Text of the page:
As the holiday season is approaching, we are reminded of the many soldiers who are overseas and won’t see their families until next year, or longer. We must remember to thank them for the time they have given up to serve and protect, but we must also remember those who are serving in a different way. It’s a fragile and upsetting situation for many families who await their loved one, especially those with children that don’t fully understand why their parent isn’t home yet.
For those of us who haven’t faced this type of challenge with children to worry about, it’s difficult to imagine the weight that the holidays can have. But there are many ways that we can all make this easier by coming together as a military community, and supporting every member through this tough time. Here are many ways you can help both friends and strangers, and make their holidays memorable.
When I pillar of the family is called away, it leaves a huge sense of instability. The rest of the family tries to fill in cracks that the other person once filled, and it often leads to chaos. There needs to be a solid foundation that is persistent and reliable for that family during the times when they feel lost.
Make sure that the families know that you, and many others, are there for any support necessary. One of the hardest parts about any kind of separation in the military is feeling alone. There’s that initial “no one understands” reaction, which is often times false. To some degree we do understand, and it’s hard sometimes to not be hurt by that reaction. But no matter how many times you get this response, don’t let it discourage you from reaching out, and making your presence of support known.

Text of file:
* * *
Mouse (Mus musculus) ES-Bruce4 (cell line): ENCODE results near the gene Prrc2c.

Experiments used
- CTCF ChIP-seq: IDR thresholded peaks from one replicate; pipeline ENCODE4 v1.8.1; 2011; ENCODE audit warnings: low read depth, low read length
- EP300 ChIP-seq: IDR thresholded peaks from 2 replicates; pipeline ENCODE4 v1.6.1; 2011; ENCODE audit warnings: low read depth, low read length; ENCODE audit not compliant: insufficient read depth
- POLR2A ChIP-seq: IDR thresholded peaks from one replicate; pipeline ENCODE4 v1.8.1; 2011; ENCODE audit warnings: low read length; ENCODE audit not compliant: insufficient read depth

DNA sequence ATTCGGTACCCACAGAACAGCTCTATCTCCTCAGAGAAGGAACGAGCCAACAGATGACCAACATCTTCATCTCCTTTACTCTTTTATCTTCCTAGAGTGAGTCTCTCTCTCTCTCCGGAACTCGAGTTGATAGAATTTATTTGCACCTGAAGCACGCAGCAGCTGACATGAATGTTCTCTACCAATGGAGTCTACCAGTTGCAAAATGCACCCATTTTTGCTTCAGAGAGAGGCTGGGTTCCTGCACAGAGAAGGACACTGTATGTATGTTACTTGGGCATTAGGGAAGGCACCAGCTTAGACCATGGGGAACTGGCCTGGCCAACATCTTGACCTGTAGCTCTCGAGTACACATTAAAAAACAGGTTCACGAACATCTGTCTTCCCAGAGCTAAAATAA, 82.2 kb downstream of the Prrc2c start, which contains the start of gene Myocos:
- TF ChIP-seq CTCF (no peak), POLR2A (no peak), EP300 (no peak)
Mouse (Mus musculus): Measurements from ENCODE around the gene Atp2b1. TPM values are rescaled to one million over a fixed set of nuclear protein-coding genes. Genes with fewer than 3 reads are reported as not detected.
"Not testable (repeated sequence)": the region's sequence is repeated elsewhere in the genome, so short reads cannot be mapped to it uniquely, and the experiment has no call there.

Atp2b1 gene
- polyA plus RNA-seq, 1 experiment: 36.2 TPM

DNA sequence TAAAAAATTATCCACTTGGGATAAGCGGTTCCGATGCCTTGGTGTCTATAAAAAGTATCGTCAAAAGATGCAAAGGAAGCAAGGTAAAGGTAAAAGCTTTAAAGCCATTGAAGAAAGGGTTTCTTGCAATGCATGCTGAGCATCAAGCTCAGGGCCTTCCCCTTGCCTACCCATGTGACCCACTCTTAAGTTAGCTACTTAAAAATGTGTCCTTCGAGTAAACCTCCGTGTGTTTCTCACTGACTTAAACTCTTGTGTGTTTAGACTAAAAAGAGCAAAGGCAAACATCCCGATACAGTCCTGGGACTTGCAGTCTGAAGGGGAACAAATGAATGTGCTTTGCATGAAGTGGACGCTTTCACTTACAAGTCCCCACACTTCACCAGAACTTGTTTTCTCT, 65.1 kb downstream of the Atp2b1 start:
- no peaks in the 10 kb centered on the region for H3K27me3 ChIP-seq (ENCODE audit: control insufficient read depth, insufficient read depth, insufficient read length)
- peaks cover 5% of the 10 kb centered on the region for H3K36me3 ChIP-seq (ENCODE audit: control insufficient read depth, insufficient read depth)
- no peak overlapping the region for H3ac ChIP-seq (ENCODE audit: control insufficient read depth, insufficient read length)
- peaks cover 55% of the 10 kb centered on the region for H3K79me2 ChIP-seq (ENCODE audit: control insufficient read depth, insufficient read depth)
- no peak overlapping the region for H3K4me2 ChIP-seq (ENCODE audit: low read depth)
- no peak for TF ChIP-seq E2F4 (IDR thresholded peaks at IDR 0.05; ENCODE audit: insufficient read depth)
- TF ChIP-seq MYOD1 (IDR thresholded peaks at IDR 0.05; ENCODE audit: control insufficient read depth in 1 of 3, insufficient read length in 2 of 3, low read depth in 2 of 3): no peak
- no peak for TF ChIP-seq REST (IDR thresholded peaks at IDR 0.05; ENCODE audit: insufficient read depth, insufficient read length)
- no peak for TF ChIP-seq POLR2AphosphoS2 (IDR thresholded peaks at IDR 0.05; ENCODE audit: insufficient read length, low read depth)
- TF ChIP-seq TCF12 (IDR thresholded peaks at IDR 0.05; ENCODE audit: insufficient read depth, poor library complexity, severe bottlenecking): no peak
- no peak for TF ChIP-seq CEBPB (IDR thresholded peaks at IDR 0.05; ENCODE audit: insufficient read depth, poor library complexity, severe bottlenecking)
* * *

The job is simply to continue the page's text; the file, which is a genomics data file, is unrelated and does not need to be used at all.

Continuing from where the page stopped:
Know The Boundaries
Sometimes the struggles of a family need to be addressed within the walls of their own home. Instinctually, we feel the need to step in when we think we are able to help. But there are times when our input could actually hurt the outcome by overstepping our boundaries.
It’s important to recognize the limits of the situation, and to know when stepping in is either vital or unnecessary. During the holidays, families have routines that comfort them, especially when they’re missing one of their loved ones. It helps them to feel like, although some things have changed, they still have grips on the finer details. Don’t put unnecessary pressure on them to attend certain things, or talk to certain people. When the time is right for them, allow them to ease into these ideas.
Make sure that the family knows that they’re welcome to join you and your family in some holiday activities. Many families facing a deployment feel alone during this time, but don’t want to intrude on other families traditions. Make sure you remind them multiple times that they can join you in some holiday fun.
For families with children, this will allow them to bond with other kids and have somewhat of a “play date”. This will relieve some of the daunting worries that they’re having, and is beneficial to both parties. Remember the boundaries as I stated before, but stay consistent with your open invitation. Sometimes they just need a little reminder that someone cares, and is looking out for their family and them.
Holiday Care Packages
Take a different approach on the standard idea of sending these packages to troops (I encourage that you do that too!) and make a care package for a family. Get to know them so that you’re able to include some items that are specific, but also some general gifts. It doesn’t have to be anything extravagant, just grab some little items such as sugar cookie mix and holiday puzzles/movies.
Sometimes a way of coping for deployed families is to shut everyone else out, including each other. By providing items that can promote some family time, it opens the door for discussion and helps them reevaluate the situation. If it goes too long with ignoring each other, it can lead to a huge disconnect as a family, and it will begin to effect the deployed service member as well.
If you know a family who is facing a deployment this holiday season, just remember that the most valuable thing you can offer is your unwavering support. It’s an enormous obstacle for any family, and any way that you can relive some of that stress is always appreciated. Sometimes, it’s as simple as offering your time to listen.
Have you experienced a deployment or separation through the holidays? What is some advice you would offer to a family facing this situation?